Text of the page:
5 The Core Subjects (1200hours) consists of general education subjects in higher Education cascaded to the SHS that address the eight learning areas: Language, Humanities, Communications, Mathematics, Science, Social Studies, Philosophy, and Physical Education and Health with the corresponding subjects as shown in Table 2. Table 3. Senior High School Contextualized Subjects Academic, Technical-Vocational-Livelihood, Sports, Arts and Design Tracks 1 English for Academic and Professional Purposes 2 Research 1 Qualitative Research in Daily Life 3 Research 2 Quantitative Research in Daily Life 4 Pagsulat sa Filipino sa Piling Larangan (Akademik, Isports, Sining at Tech Voc) 5 Empowerment Technologies (E-Tech) /ICT for Professional Track 6 Entrepreneurship 7 Research Project / Culminating Activities As a provision for the vocational floundering of students, a phenomenon usually observed of students at this stage of their academic pursuit, DEPED included the Contextualized Subjects (560 hours) consisting of 7 subjects common for all the tracks (cfr. Table 3). The subjects may vary in content for the different tracks but the competencies developed are the same for all tracks. Should a student decide to shift track during the SHS year, he would have gained the advantage of unit credits of the 7 track subjects. Table 3 lists the contextualized subjects for all the tracks. Specialized Subjects (720 hours) of the SHS Tech-Voc Track (cfr. Table 4) consist of modules designed for training on particular trade based on the training regulations established by TESDA. National Certification is accomplished through trade test of various levels: NCI, NCII, NCIII, NCIV. The levels indicate the increasing complexities of the skills involved in the trade. Both the contents and standards of the TVET programs are under the supervision of TESDA. Table 4. Senior High School Tech-Voc Specialized Subjects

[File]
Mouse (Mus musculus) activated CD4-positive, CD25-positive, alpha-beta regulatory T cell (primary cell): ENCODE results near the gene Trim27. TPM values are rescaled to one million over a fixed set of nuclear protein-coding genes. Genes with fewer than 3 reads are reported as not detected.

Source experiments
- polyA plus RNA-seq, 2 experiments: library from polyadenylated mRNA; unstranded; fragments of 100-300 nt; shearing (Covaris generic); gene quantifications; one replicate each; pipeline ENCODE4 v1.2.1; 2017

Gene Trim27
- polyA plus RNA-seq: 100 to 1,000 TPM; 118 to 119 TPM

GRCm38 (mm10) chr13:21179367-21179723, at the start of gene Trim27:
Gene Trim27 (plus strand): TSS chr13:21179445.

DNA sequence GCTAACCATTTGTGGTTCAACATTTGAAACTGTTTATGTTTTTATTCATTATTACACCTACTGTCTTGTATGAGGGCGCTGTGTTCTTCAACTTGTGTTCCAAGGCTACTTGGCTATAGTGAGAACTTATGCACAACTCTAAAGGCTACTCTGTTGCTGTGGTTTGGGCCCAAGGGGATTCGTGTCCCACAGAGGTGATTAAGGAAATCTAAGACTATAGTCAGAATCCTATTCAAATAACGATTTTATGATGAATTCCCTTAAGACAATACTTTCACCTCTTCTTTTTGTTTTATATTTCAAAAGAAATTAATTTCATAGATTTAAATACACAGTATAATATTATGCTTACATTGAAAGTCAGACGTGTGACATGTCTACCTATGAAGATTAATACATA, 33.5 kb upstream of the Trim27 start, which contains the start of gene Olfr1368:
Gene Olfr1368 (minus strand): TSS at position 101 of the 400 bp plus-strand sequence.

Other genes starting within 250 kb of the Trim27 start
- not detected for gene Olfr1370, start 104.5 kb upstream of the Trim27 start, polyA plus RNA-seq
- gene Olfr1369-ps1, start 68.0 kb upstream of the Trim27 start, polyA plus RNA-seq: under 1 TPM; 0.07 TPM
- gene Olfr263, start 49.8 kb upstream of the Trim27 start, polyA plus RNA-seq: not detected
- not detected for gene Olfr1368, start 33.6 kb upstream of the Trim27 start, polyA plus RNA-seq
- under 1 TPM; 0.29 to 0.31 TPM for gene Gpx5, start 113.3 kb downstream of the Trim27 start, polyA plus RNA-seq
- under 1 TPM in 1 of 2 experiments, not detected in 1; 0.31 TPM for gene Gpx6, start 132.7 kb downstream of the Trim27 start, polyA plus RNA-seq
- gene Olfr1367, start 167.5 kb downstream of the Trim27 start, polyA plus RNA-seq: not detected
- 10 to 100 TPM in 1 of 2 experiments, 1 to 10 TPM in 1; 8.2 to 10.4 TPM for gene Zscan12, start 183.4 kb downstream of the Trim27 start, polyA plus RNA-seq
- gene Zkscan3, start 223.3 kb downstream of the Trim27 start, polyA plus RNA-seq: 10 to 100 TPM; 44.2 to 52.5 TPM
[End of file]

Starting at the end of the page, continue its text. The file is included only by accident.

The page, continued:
6 The TVET programs are simultaneously implemented by both TESDA and DEPED. For each Tech-Voc course and level of National Certification, TESDA has promulgated the corresponding Competencybased Curriculum to be followed. The SHS Tech-Voc Track program aims to provide the student with at least an NC II qualification as envisioned in the Philippine Qualification Framework (PQF). If the curriculum of the SHS Tech-Voc Track as organized by the DEPED is laid out and plotted it would appear as shown in Table 5. It can be observed that students are hard pressed with burdensome academic load rather than equipping them more for work. Such academic load may turn out to be a stumbling block for the completion of the SHS for many students and therefore would only increase further the number of school drop outs. The curriculum puts premium on the preparation of students for entry to tertiary education rather than honing their skills for work that would meet industry standards. Why should everyone be prepared to pursue tertiary education? Why put the obligation to students to take up all the subjects that prepare them for College when many of them may not even pursue higher education at all and would be most content to finish only secondary education. Pushing the students to take heavy load of academic work to prepare them for college admission would only frustrate many of them. The SHS Tech-Voc Track Program as proposed by DEPED has pre-empted the need for tertiary education for all students. It is putting the cart before the horse. Table 5. SHS Tech-Voc Track (DEPED s Design) There is a high percentage of poor youth who drop out from grade school and high school in the country. Philippines ranks the topmost five countries with high dropout rates. The out-of-school youth are disadvantaged since most of them lack the necessary skills, qualification and experience to be employed in the labor market. They are likely to be subjects to prejudice and thus marginalized from the mainstream of society. It is this group of youth that the Salesians direct their preference in their educational apostolate.